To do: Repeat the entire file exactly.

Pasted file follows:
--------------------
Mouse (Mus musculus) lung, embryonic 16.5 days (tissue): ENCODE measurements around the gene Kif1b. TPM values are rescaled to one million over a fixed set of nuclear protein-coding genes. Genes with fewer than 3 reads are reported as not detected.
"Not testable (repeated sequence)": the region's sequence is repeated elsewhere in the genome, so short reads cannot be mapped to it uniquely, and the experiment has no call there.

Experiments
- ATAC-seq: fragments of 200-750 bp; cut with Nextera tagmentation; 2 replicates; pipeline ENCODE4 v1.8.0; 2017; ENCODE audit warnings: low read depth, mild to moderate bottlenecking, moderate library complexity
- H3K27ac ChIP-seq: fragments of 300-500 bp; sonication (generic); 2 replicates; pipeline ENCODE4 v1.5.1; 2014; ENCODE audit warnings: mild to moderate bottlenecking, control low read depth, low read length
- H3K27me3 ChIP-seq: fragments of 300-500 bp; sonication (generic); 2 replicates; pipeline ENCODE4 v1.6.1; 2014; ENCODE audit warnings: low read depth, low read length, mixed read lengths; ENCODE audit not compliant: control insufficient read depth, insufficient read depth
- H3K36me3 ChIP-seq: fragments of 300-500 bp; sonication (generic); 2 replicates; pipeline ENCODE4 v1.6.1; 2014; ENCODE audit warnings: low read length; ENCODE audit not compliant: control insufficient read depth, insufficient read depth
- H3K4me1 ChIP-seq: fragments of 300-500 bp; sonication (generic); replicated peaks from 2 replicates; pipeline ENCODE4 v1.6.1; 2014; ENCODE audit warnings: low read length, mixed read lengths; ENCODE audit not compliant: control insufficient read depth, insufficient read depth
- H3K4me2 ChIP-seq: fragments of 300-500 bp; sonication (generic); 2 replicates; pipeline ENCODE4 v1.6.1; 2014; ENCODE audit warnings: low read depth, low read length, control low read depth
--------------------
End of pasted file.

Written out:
Mouse (Mus musculus) lung, embryonic 16.5 days (tissue): ENCODE measurements around the gene Kif1b. TPM values are rescaled to one million over a fixed set of nuclear protein-coding genes. Genes with fewer than 3 reads are reported as not detected.
"Not testable (repeated sequence)": the region's sequence is repeated elsewhere in the genome, so short reads cannot be mapped to it uniquely, and the experiment has no call there.

Experiments
- ATAC-seq: fragments of 200-750 bp; cut with Nextera tagmentation; 2 replicates; pipeline ENCODE4 v1.8.0; 2017; ENCODE audit warnings: low read depth, mild to moderate bottlenecking, moderate library complexity
- H3K27ac ChIP-seq: fragments of 300-500 bp; sonication (generic); 2 replicates; pipeline ENCODE4 v1.5.1; 2014; ENCODE audit warnings: mild to moderate bottlenecking, control low read depth, low read length
- H3K27me3 ChIP-seq: fragments of 300-500 bp; sonication (generic); 2 replicates; pipeline ENCODE4 v1.6.1; 2014; ENCODE audit warnings: low read depth, low read length, mixed read lengths; ENCODE audit not compliant: control insufficient read depth, insufficient read depth
- H3K36me3 ChIP-seq: fragments of 300-500 bp; sonication (generic); 2 replicates; pipeline ENCODE4 v1.6.1; 2014; ENCODE audit warnings: low read length; ENCODE audit not compliant: control insufficient read depth, insufficient read depth
- H3K4me1 ChIP-seq: fragments of 300-500 bp; sonication (generic); replicated peaks from 2 replicates; pipeline ENCODE4 v1.6.1; 2014; ENCODE audit warnings: low read length, mixed read lengths; ENCODE audit not compliant: control insufficient read depth, insufficient read depth
- H3K4me2 ChIP-seq: fragments of 300-500 bp; sonication (generic); 2 replicates; pipeline ENCODE4 v1.6.1; 2014; ENCODE audit warnings: low read depth, low read length, control low read depth